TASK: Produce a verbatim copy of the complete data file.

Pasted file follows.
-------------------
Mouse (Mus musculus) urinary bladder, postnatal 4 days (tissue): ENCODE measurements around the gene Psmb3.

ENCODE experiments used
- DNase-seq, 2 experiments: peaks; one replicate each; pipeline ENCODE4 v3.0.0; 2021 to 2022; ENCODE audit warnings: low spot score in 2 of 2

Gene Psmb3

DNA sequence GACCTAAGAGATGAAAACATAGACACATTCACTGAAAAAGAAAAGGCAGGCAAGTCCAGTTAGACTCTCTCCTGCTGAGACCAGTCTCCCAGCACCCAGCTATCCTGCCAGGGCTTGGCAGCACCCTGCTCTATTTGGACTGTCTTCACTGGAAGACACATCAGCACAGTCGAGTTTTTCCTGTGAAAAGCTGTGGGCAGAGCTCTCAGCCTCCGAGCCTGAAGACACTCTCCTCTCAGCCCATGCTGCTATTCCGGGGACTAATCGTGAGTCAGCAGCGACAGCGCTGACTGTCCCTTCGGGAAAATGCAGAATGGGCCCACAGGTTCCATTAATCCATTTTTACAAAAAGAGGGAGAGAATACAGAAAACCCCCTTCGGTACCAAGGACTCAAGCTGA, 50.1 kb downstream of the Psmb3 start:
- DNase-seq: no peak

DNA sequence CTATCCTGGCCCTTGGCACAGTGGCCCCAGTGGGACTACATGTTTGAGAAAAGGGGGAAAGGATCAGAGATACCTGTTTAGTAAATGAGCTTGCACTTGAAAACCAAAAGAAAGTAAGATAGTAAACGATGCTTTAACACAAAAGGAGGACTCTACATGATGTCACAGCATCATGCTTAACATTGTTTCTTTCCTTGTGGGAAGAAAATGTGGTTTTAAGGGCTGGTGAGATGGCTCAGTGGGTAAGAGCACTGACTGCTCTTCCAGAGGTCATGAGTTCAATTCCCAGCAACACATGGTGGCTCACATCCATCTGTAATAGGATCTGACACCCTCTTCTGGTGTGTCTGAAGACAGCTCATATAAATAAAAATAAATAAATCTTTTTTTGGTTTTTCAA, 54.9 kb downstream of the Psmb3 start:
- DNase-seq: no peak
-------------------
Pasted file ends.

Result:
Mouse (Mus musculus) urinary bladder, postnatal 4 days (tissue): ENCODE measurements around the gene Psmb3.

ENCODE experiments used
- DNase-seq, 2 experiments: peaks; one replicate each; pipeline ENCODE4 v3.0.0; 2021 to 2022; ENCODE audit warnings: low spot score in 2 of 2

Gene Psmb3

DNA sequence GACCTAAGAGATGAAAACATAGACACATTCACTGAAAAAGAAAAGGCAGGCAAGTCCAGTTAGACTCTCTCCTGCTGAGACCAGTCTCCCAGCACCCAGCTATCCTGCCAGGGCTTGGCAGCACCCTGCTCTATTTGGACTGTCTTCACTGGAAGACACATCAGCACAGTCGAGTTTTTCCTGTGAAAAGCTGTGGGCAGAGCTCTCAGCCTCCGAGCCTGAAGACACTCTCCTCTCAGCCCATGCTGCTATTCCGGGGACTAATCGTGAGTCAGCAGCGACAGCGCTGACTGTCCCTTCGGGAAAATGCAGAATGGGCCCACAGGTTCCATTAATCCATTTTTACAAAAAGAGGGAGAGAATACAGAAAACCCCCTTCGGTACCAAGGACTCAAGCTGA, 50.1 kb downstream of the Psmb3 start:
- DNase-seq: no peak

DNA sequence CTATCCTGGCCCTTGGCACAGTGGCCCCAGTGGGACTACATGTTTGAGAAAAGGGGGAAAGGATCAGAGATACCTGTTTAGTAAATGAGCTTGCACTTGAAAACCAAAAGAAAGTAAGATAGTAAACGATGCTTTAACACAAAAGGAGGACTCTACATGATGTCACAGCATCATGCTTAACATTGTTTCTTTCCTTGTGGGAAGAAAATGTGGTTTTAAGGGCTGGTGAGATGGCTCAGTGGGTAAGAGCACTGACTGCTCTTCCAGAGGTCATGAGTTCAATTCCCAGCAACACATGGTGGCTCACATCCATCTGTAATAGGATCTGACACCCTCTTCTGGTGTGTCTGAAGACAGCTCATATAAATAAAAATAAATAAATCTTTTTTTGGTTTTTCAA, 54.9 kb downstream of the Psmb3 start:
- DNase-seq: no peak